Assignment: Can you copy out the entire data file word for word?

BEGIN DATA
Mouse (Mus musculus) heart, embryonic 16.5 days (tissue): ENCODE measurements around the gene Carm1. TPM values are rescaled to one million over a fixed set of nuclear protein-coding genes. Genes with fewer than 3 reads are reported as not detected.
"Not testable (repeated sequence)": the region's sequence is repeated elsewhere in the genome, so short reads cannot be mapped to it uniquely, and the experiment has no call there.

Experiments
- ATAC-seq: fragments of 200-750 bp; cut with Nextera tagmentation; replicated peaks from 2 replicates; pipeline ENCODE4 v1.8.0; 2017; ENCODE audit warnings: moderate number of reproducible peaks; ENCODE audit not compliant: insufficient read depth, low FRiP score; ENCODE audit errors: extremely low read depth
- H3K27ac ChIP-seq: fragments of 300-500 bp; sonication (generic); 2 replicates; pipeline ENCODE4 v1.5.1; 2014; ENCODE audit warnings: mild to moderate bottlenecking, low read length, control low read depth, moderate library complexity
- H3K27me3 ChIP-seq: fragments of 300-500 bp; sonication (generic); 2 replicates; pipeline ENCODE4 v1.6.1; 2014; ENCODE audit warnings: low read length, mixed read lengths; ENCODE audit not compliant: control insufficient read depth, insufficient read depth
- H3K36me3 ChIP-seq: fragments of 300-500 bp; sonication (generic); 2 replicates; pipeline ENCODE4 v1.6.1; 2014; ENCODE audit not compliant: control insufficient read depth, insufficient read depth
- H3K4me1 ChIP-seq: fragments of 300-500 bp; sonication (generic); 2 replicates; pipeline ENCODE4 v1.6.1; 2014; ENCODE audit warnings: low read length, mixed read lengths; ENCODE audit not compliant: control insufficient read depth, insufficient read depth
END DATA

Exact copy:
Mouse (Mus musculus) heart, embryonic 16.5 days (tissue): ENCODE measurements around the gene Carm1. TPM values are rescaled to one million over a fixed set of nuclear protein-coding genes. Genes with fewer than 3 reads are reported as not detected.
"Not testable (repeated sequence)": the region's sequence is repeated elsewhere in the genome, so short reads cannot be mapped to it uniquely, and the experiment has no call there.

Experiments
- ATAC-seq: fragments of 200-750 bp; cut with Nextera tagmentation; replicated peaks from 2 replicates; pipeline ENCODE4 v1.8.0; 2017; ENCODE audit warnings: moderate number of reproducible peaks; ENCODE audit not compliant: insufficient read depth, low FRiP score; ENCODE audit errors: extremely low read depth
- H3K27ac ChIP-seq: fragments of 300-500 bp; sonication (generic); 2 replicates; pipeline ENCODE4 v1.5.1; 2014; ENCODE audit warnings: mild to moderate bottlenecking, low read length, control low read depth, moderate library complexity
- H3K27me3 ChIP-seq: fragments of 300-500 bp; sonication (generic); 2 replicates; pipeline ENCODE4 v1.6.1; 2014; ENCODE audit warnings: low read length, mixed read lengths; ENCODE audit not compliant: control insufficient read depth, insufficient read depth
- H3K36me3 ChIP-seq: fragments of 300-500 bp; sonication (generic); 2 replicates; pipeline ENCODE4 v1.6.1; 2014; ENCODE audit not compliant: control insufficient read depth, insufficient read depth
- H3K4me1 ChIP-seq: fragments of 300-500 bp; sonication (generic); 2 replicates; pipeline ENCODE4 v1.6.1; 2014; ENCODE audit warnings: low read length, mixed read lengths; ENCODE audit not compliant: control insufficient read depth, insufficient read depth